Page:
Well-founded fears that ‘refugee warriors’ will use refugee camps as a base for military operations, exploit a wider refugee population, or misuse international aid have led to the development of policies intended to ensure the separation of combatants and civilian refugee populations. However, a dogmatic approach to that policy goal may miss the true complexity of both refugee protection and the relationships between a refugee population and a military group. This article examines an alternative possibility, that a non-state armed group may be a potential partner in refugee protection and welfare promotion. It draws on the experiences of refugees from Burma living in camps in Thailand, where there has been a long-standing connection between camp governance structures and a political/military organization movement, the Karen National Union/Karen National Liberation Army. While camp governance activities have been flawed, they have also displayed a high level of integrity. It is argued that in such a situation, where there is a proven record of working to improve civilian welfare, international organizations might usefully explore possibilities of engagement with non-state armed groups as partners in refugee protection, with the specific goal of encouraging a more representative, accountable, and democratic approach to governance.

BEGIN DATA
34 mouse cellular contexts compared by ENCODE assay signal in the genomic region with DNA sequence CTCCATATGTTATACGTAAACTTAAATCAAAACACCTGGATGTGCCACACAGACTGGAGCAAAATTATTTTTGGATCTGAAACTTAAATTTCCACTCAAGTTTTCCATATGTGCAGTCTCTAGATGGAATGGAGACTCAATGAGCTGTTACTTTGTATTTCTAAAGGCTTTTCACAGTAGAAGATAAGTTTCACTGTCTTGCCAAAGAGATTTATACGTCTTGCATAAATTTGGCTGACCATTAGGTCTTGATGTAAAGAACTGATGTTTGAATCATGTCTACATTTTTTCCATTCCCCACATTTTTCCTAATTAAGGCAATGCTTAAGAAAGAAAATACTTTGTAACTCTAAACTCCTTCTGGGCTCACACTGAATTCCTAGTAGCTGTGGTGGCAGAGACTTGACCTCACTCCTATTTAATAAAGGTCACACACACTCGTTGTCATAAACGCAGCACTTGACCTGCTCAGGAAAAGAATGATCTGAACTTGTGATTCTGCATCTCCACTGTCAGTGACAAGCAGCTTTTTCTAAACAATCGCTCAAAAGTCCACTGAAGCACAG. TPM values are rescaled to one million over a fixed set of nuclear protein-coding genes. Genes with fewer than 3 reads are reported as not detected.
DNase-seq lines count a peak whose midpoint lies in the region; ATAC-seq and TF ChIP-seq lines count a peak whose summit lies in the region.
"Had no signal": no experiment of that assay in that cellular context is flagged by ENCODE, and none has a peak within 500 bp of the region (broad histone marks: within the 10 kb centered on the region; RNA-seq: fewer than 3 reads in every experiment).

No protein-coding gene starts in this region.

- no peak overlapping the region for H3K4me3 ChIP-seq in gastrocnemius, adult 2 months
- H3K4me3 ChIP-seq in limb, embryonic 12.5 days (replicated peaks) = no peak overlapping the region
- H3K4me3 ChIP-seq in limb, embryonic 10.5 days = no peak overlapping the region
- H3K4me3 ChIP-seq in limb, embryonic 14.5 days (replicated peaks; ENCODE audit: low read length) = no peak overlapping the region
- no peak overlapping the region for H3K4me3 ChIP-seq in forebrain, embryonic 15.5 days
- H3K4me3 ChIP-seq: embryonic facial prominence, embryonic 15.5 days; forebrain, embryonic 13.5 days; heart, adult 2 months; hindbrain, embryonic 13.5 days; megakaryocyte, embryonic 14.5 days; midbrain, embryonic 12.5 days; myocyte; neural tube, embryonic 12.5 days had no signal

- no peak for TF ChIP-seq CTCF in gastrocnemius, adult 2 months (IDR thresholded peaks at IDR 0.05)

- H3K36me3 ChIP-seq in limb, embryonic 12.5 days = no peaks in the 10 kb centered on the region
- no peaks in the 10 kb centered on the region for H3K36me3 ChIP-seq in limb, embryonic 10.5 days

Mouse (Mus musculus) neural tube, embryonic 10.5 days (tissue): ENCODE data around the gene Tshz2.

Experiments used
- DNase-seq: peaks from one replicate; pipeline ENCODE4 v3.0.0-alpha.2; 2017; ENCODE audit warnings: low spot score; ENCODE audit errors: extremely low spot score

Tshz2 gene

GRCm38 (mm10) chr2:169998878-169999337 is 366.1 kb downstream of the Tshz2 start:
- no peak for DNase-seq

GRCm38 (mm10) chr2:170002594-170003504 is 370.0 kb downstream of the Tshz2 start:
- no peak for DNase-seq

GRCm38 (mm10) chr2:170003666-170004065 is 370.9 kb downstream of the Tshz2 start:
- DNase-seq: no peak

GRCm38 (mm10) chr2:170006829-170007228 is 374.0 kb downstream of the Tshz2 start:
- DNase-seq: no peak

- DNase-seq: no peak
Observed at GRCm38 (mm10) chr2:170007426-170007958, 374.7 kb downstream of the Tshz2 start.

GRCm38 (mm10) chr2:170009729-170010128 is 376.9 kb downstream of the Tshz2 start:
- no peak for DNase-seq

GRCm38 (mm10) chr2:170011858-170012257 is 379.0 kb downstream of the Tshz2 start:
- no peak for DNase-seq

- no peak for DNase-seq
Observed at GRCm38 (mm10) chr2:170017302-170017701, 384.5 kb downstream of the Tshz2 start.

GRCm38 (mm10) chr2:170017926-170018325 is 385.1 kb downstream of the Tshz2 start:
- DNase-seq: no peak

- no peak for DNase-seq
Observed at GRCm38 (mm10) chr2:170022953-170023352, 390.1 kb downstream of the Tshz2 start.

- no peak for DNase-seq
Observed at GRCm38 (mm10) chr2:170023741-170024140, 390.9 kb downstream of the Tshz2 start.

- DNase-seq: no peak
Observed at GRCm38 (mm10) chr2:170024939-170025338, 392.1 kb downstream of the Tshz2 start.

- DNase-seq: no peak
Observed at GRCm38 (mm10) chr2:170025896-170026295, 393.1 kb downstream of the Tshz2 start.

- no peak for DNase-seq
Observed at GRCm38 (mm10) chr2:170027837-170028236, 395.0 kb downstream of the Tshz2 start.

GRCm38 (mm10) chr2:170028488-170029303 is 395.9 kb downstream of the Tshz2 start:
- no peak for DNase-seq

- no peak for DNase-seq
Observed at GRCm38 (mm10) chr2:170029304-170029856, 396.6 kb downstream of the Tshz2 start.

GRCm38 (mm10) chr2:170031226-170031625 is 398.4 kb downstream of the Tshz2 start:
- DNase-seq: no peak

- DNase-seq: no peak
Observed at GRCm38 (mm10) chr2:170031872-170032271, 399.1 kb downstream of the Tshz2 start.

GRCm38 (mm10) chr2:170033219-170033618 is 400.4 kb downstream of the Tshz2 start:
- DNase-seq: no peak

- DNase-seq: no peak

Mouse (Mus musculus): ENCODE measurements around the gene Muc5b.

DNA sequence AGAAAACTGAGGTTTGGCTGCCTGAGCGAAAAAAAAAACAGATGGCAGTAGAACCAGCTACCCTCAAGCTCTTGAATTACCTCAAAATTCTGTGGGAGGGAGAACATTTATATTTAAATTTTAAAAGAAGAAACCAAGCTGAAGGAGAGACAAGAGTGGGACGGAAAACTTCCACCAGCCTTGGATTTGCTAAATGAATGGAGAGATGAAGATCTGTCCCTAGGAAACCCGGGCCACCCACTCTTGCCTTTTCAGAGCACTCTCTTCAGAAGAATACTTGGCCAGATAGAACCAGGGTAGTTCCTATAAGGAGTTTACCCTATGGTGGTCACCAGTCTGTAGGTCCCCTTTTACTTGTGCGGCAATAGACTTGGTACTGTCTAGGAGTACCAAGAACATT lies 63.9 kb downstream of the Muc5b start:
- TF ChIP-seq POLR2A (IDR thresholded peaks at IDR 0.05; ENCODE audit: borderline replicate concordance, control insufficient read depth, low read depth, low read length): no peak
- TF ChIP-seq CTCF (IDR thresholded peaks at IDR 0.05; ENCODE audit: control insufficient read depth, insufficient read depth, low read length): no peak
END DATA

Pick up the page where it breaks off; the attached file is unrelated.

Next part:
Oxford University Press
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